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When Your Past, Present and Future are With You in the Doctor's Waiting Room


Sarah Bareilles sings “Once Upon Another Time” with a haunting clarity that never fails to move me. The first verse remains a standing reminder of a past that I loved, and of a future that is my motivation to keep going.

“Once upon another time, somebody’s hands who felt like mine turned the key and took a drive, was free.”

Before my lupus diagnosis (and all of the other conditions that now accompany it), I loved to travel. I took solo road trips. I drove hundreds of miles from state to state with the windows down and music blaring, or I flew as far as I wanted to without worry of blood clots and arrhythmia, and I felt like I was free — like I could do anything. Seeing new places and meeting new people sparked my sense of independence and excitement as I proved to myself that I could do it all on my own. But like most aspects of my life, my trips are different now, and I’ve struggled with the fact that my feelings of independence have often transitioned to feelings of isolation.

I recently made one of my regular trips back to my former home to see my specialists, and lately, those are the only trips that I take anymore. I’m fortunate to have a team at a major metropolitan research hospital — a Goliath of a place whose approximately 50 city block campus immediately assures you of three things:

1. You are one of thousands of people much like you.

2. You are most assuredly seriously ill.

3. That despite all of that, you are in the best hands.

This is the varsity team, and your disease(s) garner your doctors’ undivided scholarly and personal attention. Care that is entirely worth the 880 mile trip.

When you walk through the towering buildings and down the hallways teeming with art, with skylights and live performances of classical music and jazz, you can almost forget that you are in a hospital. You’re suddenly in your own little world within that massive space, but truthfully, it’s a lonely feeling that is punctuated by the people you encounter there. The minute you stop looking up through the skylights and admiring the art, you make eye contact with person after person who looks much like you — whose hair has fallen out, who has scars, who wears a mask to keep out the hospital air that the skylights and art and live music so desperately try to hide.

You make eye contact and you exchange, automatically, instinctively, the knowing look that says, “I see you. I know. I’m sorry.” The look in which, moments before you both look away out of respect, the fatigue and pain and fear come through. Sometimes there is a nod of acknowledgment, but in a place so full of people and activity, there are almost never words.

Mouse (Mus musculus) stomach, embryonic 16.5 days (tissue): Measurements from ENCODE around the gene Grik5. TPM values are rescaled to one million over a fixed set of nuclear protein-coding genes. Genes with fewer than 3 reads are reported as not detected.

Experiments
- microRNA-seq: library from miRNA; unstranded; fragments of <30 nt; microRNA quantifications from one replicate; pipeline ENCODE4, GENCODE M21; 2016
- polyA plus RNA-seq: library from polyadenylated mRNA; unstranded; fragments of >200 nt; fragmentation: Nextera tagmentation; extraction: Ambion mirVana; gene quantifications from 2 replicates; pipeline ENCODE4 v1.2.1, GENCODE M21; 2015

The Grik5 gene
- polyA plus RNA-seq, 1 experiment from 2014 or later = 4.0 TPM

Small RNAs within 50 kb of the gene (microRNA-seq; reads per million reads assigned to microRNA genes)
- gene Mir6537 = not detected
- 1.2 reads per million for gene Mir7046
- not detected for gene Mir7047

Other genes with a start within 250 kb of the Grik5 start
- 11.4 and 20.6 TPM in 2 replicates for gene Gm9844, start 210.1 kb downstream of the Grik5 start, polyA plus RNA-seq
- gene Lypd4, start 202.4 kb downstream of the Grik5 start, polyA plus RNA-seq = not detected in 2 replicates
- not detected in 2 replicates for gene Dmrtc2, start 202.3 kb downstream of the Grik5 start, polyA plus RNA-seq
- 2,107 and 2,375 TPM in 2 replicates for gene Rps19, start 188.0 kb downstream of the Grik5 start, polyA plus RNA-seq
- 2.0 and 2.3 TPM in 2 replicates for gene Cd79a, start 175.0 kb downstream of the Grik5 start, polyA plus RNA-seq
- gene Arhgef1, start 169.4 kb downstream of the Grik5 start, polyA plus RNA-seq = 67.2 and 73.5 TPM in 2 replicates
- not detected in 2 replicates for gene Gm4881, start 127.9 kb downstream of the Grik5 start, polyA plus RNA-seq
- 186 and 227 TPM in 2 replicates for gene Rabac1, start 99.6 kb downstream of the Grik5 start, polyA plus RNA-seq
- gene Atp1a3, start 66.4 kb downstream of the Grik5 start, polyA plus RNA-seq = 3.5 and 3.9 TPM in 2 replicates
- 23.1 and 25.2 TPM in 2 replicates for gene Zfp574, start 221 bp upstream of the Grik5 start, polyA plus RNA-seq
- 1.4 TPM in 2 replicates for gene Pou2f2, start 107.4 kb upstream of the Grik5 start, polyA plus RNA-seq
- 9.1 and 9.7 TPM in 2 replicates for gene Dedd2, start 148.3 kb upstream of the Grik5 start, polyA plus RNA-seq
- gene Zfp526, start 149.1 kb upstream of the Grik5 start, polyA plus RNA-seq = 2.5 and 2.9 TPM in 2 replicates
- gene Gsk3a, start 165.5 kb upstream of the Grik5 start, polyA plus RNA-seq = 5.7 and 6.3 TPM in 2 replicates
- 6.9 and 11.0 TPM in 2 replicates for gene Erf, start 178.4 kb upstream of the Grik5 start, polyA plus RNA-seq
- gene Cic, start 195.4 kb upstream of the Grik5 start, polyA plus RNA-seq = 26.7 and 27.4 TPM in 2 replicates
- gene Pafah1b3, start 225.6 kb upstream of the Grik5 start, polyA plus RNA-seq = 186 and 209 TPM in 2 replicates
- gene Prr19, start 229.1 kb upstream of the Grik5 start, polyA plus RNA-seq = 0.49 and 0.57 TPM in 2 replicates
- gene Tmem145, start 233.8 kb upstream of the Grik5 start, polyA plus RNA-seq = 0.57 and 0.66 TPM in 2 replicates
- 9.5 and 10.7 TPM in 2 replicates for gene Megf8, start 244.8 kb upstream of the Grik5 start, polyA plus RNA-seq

Later as I sat in one of the smaller waiting rooms ahead of one of my appointments, the atmosphere was the same. No words were exchanged by fellow patients, even though we were all there for the same specialty. We were in a room full of peers, yet we were isolated. But that sense of isolation is also a defense mechanism in an emotionally complicated situation. As you sit in disciplinary waiting rooms labeled by physiological systems or disease variant, one scan of the room shows you the entire progression of your disease(s)…where you were, where you are now, and where you will be – sometimes sooner than you ever anticipated. There are sometimes no words for that experience.

It’s uncanny. You spend your regular days surrounded by healthy people, and you can feel isolated by the lack of shared experience and the pronounced feeling of difference. And you assume that coming to a place where everyone has a common battle is going to be somehow soothing or validating, but that is not always the case. You sit in a room where you suddenly look and feel like everyone else, and you are more alone there than anywhere. Your future is sitting right next to you, and you fear where she is – while she longs to be where you are. There is nothing more humbling, more enlightening, and sometimes more lonely than that.

But those feelings are also motivating. My former understanding of independence — achieving something or being successful by venturing out and pushing my limits alone — has evolved in a much more positive way. I’ve learned in the process of adapting to my new life is that independence does not necessarily mean alone. Independence for me is an emotional perspective; I want to share my life’s adventures as part of living an emotionally fulfilling life. It’s more about feeling complete than it is about accomplishing things alone.

I do know that if I’m willing to take the steps (even the painful ones) that allow my doctors to maintain some control over my symptoms, that the payoff is a future that still includes plenty of travel and adventures, and I’m learning that staring your future squarely in the face can help to alleviate some of the fear and uncertainty. It was my first step toward moving from feelings of isolation and incompleteness to independence.  A new lifetime’s worth of adventures with a partner is actually far more exciting than any of my solo adventures were, and in true form, the final verse is hopeful, “Once upon another time, decided nothing good in dying, so I would just keep on driving, because I was free.”

Getty Image by yukihipo